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Intracolony vibroacoustic communication in social insects  [2013]

Hunt, J. H. Richard, F.-J.

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Abstract
Vibrations and sounds, collectively called vibroacoustics, play significant roles in intracolony communication in termites, social wasps, ants, and social bees. Modalities of vibroacoustic signal production include stridulation, gross body movements, wing movements, high-frequency muscle contractions without wing movements, and scraping mandibles or tapping body parts on resonant substrates. Vibroacoustic signals are perceived primarily via Johnston’s organs in the antennae and subgenual organs in the legs. Substrate vibrations predominate as vibroacoustic modalities, with only honey bees having been shown to be able to hear airborne sound. Vibroacoustic messages include alarm, recruitment, colony activation, larval provisioning cues, and food resource assessment. This review describes the modalities and their behavioral contexts rather than electrophysiological aspects, therefore placing emphasis on the adaptive roles of vibroacoustic communication. Although much vibroacoustics research has been done, numerous opportunities exist for continuations and new directions in vibroacoustics research.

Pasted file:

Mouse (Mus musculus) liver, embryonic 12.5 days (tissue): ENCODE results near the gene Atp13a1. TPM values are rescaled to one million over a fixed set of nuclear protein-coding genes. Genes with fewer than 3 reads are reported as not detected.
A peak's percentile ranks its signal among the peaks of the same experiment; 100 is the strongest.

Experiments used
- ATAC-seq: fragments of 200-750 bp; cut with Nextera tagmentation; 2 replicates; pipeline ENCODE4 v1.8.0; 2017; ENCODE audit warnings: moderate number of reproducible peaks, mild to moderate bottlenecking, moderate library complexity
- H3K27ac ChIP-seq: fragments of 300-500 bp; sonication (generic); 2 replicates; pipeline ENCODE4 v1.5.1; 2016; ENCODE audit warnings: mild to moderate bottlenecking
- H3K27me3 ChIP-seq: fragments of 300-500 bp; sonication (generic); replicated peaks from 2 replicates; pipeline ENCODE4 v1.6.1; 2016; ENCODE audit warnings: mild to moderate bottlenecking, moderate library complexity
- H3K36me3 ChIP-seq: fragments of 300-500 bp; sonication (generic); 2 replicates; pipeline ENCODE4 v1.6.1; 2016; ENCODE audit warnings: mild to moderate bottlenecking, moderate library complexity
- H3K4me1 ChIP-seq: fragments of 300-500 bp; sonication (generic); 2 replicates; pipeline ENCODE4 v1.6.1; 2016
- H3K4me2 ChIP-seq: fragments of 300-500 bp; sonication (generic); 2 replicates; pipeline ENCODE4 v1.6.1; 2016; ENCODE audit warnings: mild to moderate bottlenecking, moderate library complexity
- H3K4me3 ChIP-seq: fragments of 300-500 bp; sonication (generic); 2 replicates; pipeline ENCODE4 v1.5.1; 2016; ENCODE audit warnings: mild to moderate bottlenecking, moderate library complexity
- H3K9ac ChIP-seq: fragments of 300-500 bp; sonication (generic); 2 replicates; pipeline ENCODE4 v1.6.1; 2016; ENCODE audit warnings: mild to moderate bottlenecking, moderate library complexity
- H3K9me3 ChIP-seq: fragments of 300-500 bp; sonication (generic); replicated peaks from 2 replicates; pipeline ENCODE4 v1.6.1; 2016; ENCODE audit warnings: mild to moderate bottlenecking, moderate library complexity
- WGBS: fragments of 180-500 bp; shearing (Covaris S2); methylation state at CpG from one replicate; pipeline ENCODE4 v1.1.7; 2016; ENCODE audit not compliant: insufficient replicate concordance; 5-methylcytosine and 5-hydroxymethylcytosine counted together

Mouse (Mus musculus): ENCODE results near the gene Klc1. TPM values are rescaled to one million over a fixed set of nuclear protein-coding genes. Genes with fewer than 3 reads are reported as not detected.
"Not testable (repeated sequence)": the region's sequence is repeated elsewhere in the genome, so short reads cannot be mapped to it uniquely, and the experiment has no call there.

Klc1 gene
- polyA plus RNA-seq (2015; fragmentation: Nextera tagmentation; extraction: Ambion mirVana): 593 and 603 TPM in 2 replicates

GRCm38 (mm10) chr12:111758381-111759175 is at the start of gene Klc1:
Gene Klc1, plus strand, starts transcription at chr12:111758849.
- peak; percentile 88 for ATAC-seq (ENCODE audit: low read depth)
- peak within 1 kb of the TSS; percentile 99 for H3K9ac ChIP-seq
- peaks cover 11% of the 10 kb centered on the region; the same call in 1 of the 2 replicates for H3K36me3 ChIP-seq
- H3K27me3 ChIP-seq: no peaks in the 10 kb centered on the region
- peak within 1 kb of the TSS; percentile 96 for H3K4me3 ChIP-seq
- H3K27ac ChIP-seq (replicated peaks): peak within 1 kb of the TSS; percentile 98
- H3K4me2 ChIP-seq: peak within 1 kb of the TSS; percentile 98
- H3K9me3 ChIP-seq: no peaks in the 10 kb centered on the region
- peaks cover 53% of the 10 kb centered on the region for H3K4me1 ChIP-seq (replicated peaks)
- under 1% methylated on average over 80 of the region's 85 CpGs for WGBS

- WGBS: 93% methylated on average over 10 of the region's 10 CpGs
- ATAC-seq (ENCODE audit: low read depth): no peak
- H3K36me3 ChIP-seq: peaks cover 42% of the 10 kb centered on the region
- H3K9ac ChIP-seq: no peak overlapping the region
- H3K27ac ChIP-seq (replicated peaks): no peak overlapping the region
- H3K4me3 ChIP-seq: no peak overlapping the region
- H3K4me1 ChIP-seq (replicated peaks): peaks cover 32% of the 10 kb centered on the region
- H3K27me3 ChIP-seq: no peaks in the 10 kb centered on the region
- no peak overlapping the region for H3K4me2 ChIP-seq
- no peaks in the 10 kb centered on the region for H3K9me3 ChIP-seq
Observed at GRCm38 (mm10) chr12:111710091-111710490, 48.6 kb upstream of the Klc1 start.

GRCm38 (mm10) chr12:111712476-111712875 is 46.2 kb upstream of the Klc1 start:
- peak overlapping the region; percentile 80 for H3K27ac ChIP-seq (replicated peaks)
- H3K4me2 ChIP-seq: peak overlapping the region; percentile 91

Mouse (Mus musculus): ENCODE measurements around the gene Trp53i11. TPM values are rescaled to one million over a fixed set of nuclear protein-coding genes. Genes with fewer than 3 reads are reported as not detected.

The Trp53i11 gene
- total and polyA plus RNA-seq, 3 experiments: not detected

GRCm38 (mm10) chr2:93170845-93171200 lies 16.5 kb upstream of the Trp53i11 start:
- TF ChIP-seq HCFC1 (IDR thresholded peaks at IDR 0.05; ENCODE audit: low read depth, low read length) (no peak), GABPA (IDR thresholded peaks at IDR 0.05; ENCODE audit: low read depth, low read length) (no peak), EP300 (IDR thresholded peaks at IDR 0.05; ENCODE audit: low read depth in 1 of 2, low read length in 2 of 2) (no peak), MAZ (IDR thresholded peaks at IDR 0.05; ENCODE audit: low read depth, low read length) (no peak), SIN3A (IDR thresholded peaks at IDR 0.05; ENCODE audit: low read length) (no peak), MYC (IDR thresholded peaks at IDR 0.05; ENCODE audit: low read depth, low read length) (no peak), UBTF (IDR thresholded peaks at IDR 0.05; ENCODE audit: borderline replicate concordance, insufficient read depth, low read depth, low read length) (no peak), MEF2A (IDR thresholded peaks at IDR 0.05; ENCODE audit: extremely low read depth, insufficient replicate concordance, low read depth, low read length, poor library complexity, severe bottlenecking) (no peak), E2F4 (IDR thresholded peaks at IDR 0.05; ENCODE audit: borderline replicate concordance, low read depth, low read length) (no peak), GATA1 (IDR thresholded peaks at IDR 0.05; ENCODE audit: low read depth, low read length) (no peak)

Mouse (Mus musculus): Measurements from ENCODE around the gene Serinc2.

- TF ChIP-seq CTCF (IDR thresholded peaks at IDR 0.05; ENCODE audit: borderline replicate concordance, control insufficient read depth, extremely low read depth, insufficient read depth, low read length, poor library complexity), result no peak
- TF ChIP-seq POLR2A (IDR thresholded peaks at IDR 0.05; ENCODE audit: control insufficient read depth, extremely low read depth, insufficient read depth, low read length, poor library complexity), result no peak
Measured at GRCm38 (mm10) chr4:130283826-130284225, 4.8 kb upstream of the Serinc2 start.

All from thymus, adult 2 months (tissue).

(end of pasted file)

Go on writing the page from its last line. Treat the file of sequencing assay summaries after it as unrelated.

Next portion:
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Other subjects

  • muscle contraction
  • Formicidae
  • honey bees
  • foods
  • recruitment
  • antennae
  • Apoidea
  • legs
  • Isoptera
  • hearing
  • stridulation
  • social insects

From the journal

Insectes sociaux

ISSN : 0020-1812

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